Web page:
Yeah, maybe. Everything's always so different than you imagine it. I'd really just be dreaming of doing something on my own, coming out with something I could feel proud of. It happened, so I think about it pretty much all the time. It's amazing that someone's gonna call me and ask questions about my life and my music. I have to pinch myself. I don't know what's going on, but it's fantastic.
It took you a while to get to a place where you felt comfortable enough releasing your own music. How did you finally overcome that fear?
I came to a point where I was so frustrated with myself. I was working so hard, working on so much stuff, but I was doing it all secretly. I didn't dare show it to anyone. Around 2013, a lot of stuff was going on, and I was like, 'What am I doing?' I was spending so much time on my music, but I still felt like I couldn't...I got so tired of it. I was working so hard, but I couldn't finish anything. I closed down my studio and just started playing with others. Finally, I realized I just had to do my own stuff. It's what I love to do. A couple of months passed, and it was a combination of many things. A lot of things in my life went bad—relationships, money, a living situation, gigs with bands. When you're busy you don't have to think about things. I had a bit more time and I was like, 'What the fuck am I gonna do?' I got to the point where I realized I had a chance to make something. I've always been so scared of failure. I'm so scared of being mediocre. In 2014, I couldn't wait any longer. The only thing I'd regret is that I didn't even try. I decided to make an EP. It turned into an album, and I had decided that I was gonna do it and put it on the internet. If anyone asks, I can show them my stuff. It all of a sudden became a bigger thing. When I approached the end of the album, I started playing it to friends. I was encouraged to put it out on a label, I was like, 'Sure.' But it went pretty fast and someone wanted to put it out. And here I am.
What's the music scene in Gothenburg like?
Gothenburg is fairly small but there are a lot of musicians playing. It's a small city, which is great sometimes and not so great other times. Sometimes you need some fresh air, when you see the same guy at the same bar three nights in a row. You know, 'Is he here again?' But your second thought is, 'Shit, am I here again?' There are a lot of musicians in Sweden that are really great. It's the same everywhere, though. Everybody's got a band.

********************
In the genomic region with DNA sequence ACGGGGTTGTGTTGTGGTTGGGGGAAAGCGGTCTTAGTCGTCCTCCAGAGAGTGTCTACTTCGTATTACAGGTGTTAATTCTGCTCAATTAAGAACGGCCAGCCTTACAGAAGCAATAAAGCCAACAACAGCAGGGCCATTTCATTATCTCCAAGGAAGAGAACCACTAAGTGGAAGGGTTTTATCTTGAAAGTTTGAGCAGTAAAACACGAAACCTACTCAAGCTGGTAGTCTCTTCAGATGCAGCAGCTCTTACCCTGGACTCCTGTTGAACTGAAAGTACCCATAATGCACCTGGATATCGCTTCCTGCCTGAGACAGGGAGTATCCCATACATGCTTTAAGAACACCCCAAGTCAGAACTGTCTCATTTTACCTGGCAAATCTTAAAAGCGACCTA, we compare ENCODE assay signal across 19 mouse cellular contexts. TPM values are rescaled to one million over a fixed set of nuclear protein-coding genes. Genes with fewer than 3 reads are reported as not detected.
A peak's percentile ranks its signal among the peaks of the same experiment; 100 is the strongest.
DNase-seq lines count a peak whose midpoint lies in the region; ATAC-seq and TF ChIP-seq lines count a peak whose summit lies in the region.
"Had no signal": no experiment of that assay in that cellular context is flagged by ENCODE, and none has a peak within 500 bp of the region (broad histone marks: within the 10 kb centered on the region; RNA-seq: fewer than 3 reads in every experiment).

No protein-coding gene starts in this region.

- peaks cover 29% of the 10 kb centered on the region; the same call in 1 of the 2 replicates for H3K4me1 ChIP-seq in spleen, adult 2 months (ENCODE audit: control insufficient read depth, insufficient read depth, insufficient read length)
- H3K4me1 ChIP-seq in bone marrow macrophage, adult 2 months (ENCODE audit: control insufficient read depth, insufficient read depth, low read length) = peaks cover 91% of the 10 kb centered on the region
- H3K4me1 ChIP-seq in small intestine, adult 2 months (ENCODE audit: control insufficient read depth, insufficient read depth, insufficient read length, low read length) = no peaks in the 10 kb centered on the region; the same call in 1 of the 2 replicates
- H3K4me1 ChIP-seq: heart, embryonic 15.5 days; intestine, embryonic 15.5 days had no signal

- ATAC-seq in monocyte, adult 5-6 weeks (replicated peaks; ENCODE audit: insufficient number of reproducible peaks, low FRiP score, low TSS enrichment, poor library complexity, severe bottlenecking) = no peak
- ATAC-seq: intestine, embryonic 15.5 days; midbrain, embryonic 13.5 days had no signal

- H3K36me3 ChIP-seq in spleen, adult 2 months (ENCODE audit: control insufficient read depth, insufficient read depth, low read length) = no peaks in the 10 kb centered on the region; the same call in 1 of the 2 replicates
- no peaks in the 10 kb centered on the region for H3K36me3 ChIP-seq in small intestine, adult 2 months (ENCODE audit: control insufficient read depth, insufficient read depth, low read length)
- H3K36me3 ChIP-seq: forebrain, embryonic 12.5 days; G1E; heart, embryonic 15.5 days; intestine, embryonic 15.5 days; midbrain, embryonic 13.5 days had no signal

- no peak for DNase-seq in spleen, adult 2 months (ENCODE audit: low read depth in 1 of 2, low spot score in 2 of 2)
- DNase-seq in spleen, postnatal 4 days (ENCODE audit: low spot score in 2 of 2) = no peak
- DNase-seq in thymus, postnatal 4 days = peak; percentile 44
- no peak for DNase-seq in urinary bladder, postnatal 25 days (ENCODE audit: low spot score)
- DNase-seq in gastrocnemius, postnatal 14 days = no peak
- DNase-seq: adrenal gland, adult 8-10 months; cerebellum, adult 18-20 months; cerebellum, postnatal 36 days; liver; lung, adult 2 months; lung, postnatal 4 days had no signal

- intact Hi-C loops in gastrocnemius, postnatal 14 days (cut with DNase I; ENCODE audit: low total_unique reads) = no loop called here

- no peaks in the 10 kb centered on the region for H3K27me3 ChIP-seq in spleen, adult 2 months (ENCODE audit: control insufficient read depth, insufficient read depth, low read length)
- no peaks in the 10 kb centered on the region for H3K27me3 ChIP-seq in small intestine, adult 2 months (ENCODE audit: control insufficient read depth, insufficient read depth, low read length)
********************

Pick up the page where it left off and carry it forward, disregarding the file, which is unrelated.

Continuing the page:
How big is your band?
It's a 26 piece band so it's pretty hard to book shows. No, there are four of us on stage. Just me and three others. I sing, play the keyboard, and do a little bit of guitar.
The album has a ton of samples on it. What influenced that?
How could I not. It would be so fucking boring if I didn't have the samples. I don't know, maybe it's the hip-hop in me. I love John Cage, too. It's half hip-hop, half artsy-fartsy. It just made sense to me. I just like the sound when you put your headphones on and you play a Madlib beat, something that sounds thick and full...Soil-y, what's the word. If you could see me I'm doing a thing with my fingers where I rub them together. It's a texture.
Yes! Gritty. A physical sensation of the music.
What does the title, Digging a Tunnel, reflect about the process with this album?
It's just me digging myself out of my own asshole [laughs]. It's just digging through my own fears. I hadn't really been thinking of a title for a while, then I realized it could only be that title. Everything else would be— Velvet Sky...I can make anything up. As we spoke about, it's the fear of standing up and saying, 'Hey, I made a song, do you want to hear it?' It took me so many years to do that. How that can be so frightening, I don't know. But apparently, it was. It's me digging a tunnel through my own weird thoughts and finding something beautiful.
Will Schube is a writer based in Texas. Follow him on Twitter.